• Dreyfus: Testing a Campaign's Success
    While I am sure this generated a return, all I could think was "What a basic kind of approach". Finding out that a campaign was a big success among customers who already owned another specific fund is pretty basic. Analytics would give you much greater precision on this (I suspect that there is much more potential granularity in segmenting their customers than "own fund/don't own fund" that would help target the offers. In addition, if one thought of this as an Enterprise Decision Management problem, one would think about how to automate the decision of both which customer to mail and what to mail them so as to personalize and target the offer. Sending the same offer to a simple subset is a start, but only a start. Applying an EDM approach to a similar problem (getting existing customers to buy a product from a category they never bought from before) a retailer got 17% response rates or a 2000% lift from their existing process. There's a bunch of posts on this topic in the Marketing section.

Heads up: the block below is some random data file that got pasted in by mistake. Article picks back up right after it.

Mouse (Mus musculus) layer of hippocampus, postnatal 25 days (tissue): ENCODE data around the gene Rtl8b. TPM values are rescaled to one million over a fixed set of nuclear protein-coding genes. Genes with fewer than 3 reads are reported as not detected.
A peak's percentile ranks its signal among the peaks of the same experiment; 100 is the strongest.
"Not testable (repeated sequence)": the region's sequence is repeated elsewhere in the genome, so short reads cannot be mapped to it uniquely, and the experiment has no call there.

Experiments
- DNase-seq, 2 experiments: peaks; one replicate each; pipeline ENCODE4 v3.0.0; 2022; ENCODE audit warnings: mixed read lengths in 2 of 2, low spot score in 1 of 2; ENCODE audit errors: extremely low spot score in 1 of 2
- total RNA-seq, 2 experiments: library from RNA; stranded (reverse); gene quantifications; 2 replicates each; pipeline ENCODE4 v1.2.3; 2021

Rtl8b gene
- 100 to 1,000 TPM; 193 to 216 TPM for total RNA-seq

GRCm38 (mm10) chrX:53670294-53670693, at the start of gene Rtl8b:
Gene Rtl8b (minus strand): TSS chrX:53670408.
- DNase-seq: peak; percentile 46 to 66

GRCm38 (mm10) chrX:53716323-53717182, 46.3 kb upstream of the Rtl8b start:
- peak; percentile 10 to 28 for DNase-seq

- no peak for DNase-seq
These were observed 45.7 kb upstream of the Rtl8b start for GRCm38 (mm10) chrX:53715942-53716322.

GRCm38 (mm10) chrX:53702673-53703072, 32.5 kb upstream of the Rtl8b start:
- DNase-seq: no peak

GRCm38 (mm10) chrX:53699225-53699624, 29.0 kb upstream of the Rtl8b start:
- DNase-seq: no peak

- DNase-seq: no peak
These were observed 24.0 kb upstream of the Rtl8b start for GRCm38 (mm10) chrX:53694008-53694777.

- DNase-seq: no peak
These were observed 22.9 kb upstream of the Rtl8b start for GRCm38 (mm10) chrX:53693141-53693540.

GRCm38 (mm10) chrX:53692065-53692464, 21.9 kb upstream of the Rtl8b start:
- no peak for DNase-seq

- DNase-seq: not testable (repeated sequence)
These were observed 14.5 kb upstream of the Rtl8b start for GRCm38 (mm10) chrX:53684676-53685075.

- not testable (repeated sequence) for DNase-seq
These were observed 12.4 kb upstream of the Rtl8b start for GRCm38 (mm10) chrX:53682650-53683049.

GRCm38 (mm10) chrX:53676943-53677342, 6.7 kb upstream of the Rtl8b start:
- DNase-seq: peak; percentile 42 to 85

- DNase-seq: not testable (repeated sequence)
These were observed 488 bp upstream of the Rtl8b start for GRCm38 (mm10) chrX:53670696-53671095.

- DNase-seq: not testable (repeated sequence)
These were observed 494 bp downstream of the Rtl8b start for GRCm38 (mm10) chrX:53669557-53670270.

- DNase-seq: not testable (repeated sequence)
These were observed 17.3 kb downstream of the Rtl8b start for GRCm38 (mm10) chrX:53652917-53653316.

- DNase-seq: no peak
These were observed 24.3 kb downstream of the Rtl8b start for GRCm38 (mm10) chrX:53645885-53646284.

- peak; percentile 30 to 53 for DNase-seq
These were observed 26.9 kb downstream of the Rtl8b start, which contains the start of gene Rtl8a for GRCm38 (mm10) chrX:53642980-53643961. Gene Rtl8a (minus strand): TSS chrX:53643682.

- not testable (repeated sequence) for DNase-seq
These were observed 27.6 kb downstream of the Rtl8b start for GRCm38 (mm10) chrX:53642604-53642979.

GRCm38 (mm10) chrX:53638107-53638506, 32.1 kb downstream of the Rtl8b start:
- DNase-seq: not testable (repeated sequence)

• Eastern Mountain Sports: Getting Smarter with Each Sale
    Nice example of using BI for strategy assessment and then replicating it. I think they miss something by not thinking about this as an operational cross-sell decision, though. What about the website or the call center? If they took an EDM approach to build the best cross-sell option into a decision engine then they would be able to get the same increase across all channels much more quickly and automatically. Indeed there might not even be a need to train new staff as the till could make the recommendation and explain it.
  • Emergency Medical Associates: Measuring the Emergency Room's Pulse